Whether you are looking to get your side hustle legit or you are starting the next formal fortune 500 company, you run into a variety of start-up challenges and expenses. You can ask anyone who has been through starting up a business, the costs can be as extensive as the learning curve. Let’s say you have everything figured out for your new business to get up and running. You know what you will be providing, you know the target market, you know what your price points are, etc. Here is a short “phase 1” list of what you will have to do next
You will need to apply for a Business License – failing to do so is a fatal mistake many business owners make, and it can cost big time down the road. The most common type of incorporation for an up and coming entrepreneur is a Limited Liability Corporation (LLC), this provides legal protection and gives you a sturdy structure to build your business on. Other options include the C-Corp, S-Corp, LLP, Partnership, Limited Partnership and Joint Venture.
Each offers a unique legal structure with various tax incentives and protection. Generally, your only options are to spend days reading through legal descriptions of how these can be utilized, or hire a lawyer to set one up for you. A small business consultant can jump start this process by narrowing down which structure types are options for you and what the advantages or disadvantages may be.
Legal – even a “Jack of all trades” business owner understands the importance of getting legal advice. Searching for a lawyer can be just as difficult as the law work itself. Every business can be categorized in broad practices and you will need to get a right lawyer for your practice. A law firm that specialized in food service business will give you a totally different depth of advice than an automobile focused law firm. Find the lawyer that understands your business landscape better than you do! This step is far too overlooked, it become especially critical if there are people other than yourself involved in the business – a partner, spouse, or contracts with other companies.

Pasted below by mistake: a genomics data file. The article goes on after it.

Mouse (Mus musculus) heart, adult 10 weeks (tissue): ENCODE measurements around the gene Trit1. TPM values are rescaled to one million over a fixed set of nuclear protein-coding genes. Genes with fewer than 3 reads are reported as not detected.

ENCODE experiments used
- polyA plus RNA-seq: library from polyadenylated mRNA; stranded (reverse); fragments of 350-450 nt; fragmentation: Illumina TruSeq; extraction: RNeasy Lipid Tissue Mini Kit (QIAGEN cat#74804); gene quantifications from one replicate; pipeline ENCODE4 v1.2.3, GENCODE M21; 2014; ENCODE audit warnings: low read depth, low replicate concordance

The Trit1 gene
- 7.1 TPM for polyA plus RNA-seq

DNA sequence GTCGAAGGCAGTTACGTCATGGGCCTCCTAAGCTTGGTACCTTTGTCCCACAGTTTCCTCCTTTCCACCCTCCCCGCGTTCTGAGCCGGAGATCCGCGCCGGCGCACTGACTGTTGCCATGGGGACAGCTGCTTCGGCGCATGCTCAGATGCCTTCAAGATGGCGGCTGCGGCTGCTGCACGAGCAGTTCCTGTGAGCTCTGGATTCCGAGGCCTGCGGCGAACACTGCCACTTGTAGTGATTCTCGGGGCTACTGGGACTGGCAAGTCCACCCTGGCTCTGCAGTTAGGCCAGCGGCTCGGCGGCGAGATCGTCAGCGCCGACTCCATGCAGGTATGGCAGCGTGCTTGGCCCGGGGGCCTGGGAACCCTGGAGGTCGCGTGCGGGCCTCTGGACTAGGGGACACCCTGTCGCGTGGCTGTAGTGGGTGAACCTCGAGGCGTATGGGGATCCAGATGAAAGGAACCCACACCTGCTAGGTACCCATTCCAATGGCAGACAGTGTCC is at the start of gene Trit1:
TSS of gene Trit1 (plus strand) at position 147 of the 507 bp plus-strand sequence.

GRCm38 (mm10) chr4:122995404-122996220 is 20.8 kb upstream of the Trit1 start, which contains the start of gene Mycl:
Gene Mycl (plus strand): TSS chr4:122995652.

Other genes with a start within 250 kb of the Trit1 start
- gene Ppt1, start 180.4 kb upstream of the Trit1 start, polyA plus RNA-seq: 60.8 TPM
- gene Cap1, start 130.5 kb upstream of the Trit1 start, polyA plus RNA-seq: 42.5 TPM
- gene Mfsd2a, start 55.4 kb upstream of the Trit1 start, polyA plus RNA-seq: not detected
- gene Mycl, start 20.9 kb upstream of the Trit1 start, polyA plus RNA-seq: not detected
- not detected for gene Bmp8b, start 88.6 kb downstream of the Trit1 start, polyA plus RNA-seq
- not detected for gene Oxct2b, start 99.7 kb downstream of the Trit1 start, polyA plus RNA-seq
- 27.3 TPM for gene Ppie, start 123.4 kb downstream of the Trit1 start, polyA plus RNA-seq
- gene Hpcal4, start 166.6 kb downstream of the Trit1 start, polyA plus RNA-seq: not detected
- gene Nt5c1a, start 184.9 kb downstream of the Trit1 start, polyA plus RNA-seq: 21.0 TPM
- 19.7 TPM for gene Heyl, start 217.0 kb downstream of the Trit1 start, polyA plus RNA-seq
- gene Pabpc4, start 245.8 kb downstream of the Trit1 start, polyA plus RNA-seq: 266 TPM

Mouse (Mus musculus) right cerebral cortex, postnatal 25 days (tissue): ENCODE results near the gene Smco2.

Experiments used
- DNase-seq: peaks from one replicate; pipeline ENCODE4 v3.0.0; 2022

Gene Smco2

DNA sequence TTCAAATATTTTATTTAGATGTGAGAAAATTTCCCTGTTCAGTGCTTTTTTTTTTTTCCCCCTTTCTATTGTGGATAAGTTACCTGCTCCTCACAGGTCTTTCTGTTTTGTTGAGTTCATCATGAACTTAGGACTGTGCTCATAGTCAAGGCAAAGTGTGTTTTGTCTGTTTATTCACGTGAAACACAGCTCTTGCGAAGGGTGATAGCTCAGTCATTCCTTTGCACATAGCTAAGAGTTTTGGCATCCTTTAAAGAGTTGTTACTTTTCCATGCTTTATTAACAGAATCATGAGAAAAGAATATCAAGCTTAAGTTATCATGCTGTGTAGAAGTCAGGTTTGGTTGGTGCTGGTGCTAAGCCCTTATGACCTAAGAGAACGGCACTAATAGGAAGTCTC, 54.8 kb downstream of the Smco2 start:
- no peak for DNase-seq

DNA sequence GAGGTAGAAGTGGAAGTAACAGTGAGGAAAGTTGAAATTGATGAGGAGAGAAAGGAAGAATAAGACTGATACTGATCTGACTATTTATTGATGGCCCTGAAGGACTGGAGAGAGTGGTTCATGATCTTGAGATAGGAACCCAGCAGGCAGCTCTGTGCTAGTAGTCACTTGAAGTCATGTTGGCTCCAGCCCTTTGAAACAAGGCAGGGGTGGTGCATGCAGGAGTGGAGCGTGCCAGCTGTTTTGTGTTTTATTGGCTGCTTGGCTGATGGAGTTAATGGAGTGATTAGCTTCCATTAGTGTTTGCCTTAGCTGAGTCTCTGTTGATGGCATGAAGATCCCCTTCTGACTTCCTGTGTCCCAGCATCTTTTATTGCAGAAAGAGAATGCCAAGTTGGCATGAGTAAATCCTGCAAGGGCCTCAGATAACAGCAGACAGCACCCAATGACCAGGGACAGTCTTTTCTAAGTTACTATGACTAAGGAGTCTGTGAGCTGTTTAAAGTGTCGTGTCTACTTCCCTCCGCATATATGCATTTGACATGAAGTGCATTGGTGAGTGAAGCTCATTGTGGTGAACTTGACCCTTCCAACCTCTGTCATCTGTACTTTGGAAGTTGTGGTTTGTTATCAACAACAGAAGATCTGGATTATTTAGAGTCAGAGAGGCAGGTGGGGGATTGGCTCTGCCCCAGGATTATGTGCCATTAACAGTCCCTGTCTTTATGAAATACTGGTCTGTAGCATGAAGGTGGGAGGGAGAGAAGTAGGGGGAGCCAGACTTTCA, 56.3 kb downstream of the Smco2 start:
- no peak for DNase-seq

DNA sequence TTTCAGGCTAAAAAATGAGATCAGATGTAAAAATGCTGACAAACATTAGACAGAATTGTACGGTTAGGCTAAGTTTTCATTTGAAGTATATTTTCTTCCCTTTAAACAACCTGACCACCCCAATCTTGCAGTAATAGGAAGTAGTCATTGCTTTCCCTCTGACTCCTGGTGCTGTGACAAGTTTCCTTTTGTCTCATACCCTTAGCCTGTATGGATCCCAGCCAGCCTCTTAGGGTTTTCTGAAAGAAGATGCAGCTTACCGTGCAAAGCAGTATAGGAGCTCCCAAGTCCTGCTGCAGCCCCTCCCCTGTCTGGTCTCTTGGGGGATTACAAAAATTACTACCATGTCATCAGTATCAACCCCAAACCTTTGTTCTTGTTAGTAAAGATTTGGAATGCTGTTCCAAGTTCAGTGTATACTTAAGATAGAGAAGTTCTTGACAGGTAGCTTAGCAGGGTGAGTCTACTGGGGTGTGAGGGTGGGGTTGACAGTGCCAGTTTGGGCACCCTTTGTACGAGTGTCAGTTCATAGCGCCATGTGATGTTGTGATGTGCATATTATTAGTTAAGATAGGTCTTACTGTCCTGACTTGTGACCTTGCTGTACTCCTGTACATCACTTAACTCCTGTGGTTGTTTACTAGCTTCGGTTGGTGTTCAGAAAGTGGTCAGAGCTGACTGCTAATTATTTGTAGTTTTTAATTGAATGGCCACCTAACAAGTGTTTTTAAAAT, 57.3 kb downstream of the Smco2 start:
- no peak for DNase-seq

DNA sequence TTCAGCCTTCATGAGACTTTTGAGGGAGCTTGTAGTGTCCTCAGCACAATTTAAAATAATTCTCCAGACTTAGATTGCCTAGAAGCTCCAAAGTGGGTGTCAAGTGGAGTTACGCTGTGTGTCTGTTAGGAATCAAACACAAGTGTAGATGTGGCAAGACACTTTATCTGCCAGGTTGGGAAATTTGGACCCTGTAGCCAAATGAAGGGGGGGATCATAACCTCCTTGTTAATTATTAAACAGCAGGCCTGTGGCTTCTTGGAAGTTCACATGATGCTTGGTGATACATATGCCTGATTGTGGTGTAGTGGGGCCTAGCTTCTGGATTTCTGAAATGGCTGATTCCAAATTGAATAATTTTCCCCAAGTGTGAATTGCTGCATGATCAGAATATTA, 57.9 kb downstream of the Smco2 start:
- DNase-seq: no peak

Here is a great link to help you start shopping for lawyers. https://www.entrepreneur.com/article/58326
Accounting – Generally you should only take care of your own accounting if you understand it very well and are extremely organized. Even then, you’ll still most likely want a CPA for your annual taxes. This principal is very similar to getting a lawyer – a good accountant won’t cost your business money, it will save you money in the long run. Either by preventing costly mistakes or by finding tax deductions that you would have over looked.
You’ve got your business license and you’re ready to work. Go open a business Bank Account – this is where all your business transactions will be organized (we recommend a local credit union). Don’t make work harder for yourself or your accountant – Separate your business transactions from your personal life! Orientate yourself on what is a personal expense and what can be a business expense. You will be pleased to find that there are many tax deductions that a business can take – Restaurants, Fuel, subscriptions, travel, etc.
Here is a list of credit unions you can check by state and learn more about how they can serve you best.